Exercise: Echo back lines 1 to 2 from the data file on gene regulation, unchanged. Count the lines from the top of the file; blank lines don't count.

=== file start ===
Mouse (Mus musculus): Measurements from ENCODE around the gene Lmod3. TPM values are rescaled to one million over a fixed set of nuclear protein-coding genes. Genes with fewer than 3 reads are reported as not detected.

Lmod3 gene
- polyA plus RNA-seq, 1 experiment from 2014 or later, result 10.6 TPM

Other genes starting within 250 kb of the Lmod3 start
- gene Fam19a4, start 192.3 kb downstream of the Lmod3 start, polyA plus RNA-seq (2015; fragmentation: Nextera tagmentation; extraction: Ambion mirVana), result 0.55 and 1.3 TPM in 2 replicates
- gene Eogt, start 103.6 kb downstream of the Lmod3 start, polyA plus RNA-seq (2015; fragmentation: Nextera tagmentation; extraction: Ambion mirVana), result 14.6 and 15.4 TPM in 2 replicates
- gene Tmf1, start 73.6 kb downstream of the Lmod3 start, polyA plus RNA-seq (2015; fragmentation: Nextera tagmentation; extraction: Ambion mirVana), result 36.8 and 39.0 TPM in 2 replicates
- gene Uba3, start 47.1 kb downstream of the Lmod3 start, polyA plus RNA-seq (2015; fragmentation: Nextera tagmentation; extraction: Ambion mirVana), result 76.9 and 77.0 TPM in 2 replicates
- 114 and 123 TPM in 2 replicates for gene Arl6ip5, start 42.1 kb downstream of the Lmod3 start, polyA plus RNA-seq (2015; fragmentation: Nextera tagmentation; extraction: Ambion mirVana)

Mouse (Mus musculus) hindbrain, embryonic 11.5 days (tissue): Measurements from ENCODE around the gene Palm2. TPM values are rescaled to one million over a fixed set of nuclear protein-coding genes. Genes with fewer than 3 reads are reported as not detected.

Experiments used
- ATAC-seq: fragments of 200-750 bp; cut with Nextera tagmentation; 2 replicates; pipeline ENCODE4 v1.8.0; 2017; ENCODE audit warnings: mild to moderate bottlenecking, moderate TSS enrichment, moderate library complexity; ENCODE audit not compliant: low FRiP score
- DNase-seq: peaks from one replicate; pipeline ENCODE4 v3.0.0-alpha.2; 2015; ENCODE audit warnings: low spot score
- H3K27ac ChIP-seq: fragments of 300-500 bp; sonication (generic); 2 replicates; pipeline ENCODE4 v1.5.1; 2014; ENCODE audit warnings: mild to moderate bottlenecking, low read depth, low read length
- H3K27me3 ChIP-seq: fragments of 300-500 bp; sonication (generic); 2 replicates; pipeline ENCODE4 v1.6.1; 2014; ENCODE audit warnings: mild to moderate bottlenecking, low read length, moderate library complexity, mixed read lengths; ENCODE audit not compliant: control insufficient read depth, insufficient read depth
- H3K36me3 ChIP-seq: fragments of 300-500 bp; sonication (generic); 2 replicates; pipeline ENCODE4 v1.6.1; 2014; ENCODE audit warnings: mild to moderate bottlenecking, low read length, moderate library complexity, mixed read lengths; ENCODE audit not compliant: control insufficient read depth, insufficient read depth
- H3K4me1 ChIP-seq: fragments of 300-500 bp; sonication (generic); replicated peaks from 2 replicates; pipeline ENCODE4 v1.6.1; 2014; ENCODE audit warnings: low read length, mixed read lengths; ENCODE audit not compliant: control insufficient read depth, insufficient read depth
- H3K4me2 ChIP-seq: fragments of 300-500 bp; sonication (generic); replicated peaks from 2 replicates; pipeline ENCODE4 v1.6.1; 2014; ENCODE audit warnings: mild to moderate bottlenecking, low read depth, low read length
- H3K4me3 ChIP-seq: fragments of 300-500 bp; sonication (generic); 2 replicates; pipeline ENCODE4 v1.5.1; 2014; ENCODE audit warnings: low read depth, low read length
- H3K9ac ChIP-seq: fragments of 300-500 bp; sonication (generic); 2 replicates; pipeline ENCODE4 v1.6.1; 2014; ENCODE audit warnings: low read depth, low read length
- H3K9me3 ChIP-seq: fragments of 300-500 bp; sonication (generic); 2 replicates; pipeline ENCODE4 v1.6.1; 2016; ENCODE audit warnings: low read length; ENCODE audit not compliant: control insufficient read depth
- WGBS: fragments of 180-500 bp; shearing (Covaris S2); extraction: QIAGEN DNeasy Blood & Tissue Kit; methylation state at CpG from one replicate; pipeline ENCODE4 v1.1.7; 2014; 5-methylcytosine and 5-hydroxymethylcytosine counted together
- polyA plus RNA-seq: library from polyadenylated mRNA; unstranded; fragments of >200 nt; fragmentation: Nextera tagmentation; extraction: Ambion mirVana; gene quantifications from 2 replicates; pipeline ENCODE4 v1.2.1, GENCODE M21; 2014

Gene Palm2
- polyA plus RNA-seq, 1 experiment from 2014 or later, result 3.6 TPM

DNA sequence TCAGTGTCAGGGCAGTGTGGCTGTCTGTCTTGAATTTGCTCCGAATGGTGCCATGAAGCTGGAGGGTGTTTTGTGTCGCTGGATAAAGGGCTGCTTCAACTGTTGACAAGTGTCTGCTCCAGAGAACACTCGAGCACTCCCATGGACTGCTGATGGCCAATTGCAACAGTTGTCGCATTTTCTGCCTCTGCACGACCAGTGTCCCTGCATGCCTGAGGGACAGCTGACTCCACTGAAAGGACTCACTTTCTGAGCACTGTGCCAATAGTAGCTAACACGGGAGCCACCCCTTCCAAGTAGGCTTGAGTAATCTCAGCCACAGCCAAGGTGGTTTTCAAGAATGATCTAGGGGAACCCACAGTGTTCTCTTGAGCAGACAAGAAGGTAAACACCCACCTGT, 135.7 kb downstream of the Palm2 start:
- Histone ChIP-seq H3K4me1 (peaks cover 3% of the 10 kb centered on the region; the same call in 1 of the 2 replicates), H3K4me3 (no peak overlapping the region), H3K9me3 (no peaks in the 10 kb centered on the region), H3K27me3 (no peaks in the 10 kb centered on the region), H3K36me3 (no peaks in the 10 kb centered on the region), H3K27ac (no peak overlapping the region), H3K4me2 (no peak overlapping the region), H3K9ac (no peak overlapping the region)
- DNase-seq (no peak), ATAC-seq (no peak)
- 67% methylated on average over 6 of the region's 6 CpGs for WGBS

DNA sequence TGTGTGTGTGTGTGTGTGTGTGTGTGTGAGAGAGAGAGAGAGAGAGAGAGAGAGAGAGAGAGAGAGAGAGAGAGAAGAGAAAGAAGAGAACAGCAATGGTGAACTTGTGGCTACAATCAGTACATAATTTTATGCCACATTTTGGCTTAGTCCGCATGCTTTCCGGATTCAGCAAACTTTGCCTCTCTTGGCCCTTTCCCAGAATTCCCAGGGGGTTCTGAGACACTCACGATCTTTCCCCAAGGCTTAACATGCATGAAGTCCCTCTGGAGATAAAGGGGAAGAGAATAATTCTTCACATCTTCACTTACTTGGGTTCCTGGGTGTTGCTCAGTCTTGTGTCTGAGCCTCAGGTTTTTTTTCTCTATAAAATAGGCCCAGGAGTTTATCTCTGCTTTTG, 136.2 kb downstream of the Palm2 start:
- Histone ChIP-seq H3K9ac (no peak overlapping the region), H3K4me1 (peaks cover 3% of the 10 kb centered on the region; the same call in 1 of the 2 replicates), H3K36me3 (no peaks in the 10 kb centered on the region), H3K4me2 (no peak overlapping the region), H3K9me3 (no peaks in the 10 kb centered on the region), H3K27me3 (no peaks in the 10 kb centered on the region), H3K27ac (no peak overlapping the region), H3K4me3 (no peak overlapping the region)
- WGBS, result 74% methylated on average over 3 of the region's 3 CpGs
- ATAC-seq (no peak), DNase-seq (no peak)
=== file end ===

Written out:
Mouse (Mus musculus): Measurements from ENCODE around the gene Lmod3. TPM values are rescaled to one million over a fixed set of nuclear protein-coding genes. Genes with fewer than 3 reads are reported as not detected.

Lmod3 gene